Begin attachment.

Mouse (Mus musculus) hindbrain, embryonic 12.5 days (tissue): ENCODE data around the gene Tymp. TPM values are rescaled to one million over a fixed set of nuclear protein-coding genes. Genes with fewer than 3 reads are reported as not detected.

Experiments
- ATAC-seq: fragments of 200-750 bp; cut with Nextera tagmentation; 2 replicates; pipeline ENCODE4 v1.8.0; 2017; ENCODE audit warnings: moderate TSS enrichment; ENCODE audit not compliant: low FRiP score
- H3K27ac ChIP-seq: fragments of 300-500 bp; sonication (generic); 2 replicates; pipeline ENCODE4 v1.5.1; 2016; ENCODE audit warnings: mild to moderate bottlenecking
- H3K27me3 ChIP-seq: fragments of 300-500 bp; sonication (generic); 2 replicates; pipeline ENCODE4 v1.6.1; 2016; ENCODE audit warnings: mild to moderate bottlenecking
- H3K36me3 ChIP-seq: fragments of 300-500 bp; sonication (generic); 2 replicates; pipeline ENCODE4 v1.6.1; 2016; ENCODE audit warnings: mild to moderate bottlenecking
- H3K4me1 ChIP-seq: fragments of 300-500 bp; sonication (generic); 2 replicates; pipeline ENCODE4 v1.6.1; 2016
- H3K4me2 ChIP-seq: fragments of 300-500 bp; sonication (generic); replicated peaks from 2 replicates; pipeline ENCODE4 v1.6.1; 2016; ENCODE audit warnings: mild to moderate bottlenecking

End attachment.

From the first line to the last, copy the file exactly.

Mouse (Mus musculus) hindbrain, embryonic 12.5 days (tissue): ENCODE data around the gene Tymp. TPM values are rescaled to one million over a fixed set of nuclear protein-coding genes. Genes with fewer than 3 reads are reported as not detected.

Experiments
- ATAC-seq: fragments of 200-750 bp; cut with Nextera tagmentation; 2 replicates; pipeline ENCODE4 v1.8.0; 2017; ENCODE audit warnings: moderate TSS enrichment; ENCODE audit not compliant: low FRiP score
- H3K27ac ChIP-seq: fragments of 300-500 bp; sonication (generic); 2 replicates; pipeline ENCODE4 v1.5.1; 2016; ENCODE audit warnings: mild to moderate bottlenecking
- H3K27me3 ChIP-seq: fragments of 300-500 bp; sonication (generic); 2 replicates; pipeline ENCODE4 v1.6.1; 2016; ENCODE audit warnings: mild to moderate bottlenecking
- H3K36me3 ChIP-seq: fragments of 300-500 bp; sonication (generic); 2 replicates; pipeline ENCODE4 v1.6.1; 2016; ENCODE audit warnings: mild to moderate bottlenecking
- H3K4me1 ChIP-seq: fragments of 300-500 bp; sonication (generic); 2 replicates; pipeline ENCODE4 v1.6.1; 2016
- H3K4me2 ChIP-seq: fragments of 300-500 bp; sonication (generic); replicated peaks from 2 replicates; pipeline ENCODE4 v1.6.1; 2016; ENCODE audit warnings: mild to moderate bottlenecking